The chorus of voices making requests (and sometimes, demands) upon commercial property owners/managers grows louder every year. Honestly, replacing a commercial air conditioner system before it is absolutely necessary seems to be an unwise decision. “If it ain’t broke . . .” rings in the ear. But there is more to the decision than the bottom line. Here are some things to consider beyond the surface line item for a capital purchase.
Wishing is not the same as planning. At some point, an existing air conditioner WILL end its usefulness and fail; the failure rate of 100% is consistent. The average for commercial air conditioner systems is between 15 and 20 years: with impeccable maintenance, they last about 5 years longer. When these facts are applied to the age of an existing system, an estimate of useful life can help owners/managers plan for the eventual replacement of the system. The remaining years can be used to budget and schedule changes, and planning for replacement is a much better decision than waiting for a catastrophic failure.
Both the Environmental Protection Agency and the Department of Energy regulate refrigerant gases and the efficiency of air conditioner components. This affects decision-making since the refrigerant gases in older systems are no longer being manufactured. The remaining stock of these gases can make recharging an air conditioner system an extremely expensive proposition.
All new air conditioners sold after January 1, 2023, must meet a new, higher Seasonal Energy Efficiency Rate, upgraded from SEER 13 to SEER 14. The last time a SEER upgrade was required was in 2006, seventeen years ago; this upgrade was planned decades ago, so the change was not a surprise. These Department of Energy requirements are good news for both building owners and the environment. The new systems will use the latest in refrigerant gas and serve businesses efficiently for a couple of decades.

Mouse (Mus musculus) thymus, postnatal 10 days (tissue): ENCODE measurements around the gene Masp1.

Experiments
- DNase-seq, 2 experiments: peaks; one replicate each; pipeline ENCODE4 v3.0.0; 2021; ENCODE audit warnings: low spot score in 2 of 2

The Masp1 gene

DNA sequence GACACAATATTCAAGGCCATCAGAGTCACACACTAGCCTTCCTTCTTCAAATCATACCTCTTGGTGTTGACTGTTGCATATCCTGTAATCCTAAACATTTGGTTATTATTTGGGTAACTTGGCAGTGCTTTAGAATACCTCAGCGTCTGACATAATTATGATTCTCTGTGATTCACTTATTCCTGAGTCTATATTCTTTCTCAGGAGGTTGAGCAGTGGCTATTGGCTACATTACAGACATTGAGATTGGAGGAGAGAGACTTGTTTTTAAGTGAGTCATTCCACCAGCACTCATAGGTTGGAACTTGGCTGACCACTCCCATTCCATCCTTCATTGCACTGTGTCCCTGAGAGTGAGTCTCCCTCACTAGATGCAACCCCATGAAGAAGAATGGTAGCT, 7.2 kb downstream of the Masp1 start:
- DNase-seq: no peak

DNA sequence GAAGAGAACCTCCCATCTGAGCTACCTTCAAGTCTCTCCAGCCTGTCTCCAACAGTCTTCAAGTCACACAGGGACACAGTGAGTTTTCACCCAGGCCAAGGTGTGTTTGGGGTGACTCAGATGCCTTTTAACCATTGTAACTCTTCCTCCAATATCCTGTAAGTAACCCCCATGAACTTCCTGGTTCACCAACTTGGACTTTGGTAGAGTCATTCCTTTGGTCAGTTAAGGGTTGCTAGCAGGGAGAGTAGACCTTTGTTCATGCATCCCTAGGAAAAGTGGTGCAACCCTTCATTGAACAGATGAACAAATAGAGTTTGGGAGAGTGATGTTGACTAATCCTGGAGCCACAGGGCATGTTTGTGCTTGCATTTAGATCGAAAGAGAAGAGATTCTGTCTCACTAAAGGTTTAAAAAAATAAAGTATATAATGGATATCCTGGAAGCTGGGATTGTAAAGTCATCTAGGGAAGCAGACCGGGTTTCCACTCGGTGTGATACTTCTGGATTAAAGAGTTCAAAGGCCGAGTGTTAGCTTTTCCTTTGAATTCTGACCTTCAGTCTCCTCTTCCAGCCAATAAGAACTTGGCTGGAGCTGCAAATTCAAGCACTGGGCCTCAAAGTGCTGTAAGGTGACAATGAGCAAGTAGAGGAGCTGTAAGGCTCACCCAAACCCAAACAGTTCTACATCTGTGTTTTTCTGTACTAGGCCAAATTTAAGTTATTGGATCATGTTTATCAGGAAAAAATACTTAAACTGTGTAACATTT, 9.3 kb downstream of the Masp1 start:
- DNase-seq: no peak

Statistically, replacing a commercial heating and air conditioning system can recoup the capital expenses of both equipment and installation. However, it is folly to guarantee a business that “it will pay for itself in no time!” Here are a few factors and incentives to help decision-makers.
Local sales/installation contractors will have the latest information concerning financial incentives that can blunt the impact of this large capital expense.
Ultimately, air conditioning is provided for the benefit of tenants, staff, and guests who use commercial property. When the efficiency of an air conditioning system declines, these are the people who will notice and bring it to the attention of managers. The complaints may come in questions about:
People who spend significant time in commercial buildings are good judges of how the air conditioning system is functioning. A call to a repair technician can uncover the extent of the problem and make the appropriate repairs.
In need of Commercial HVAC System Repair or Maintenance?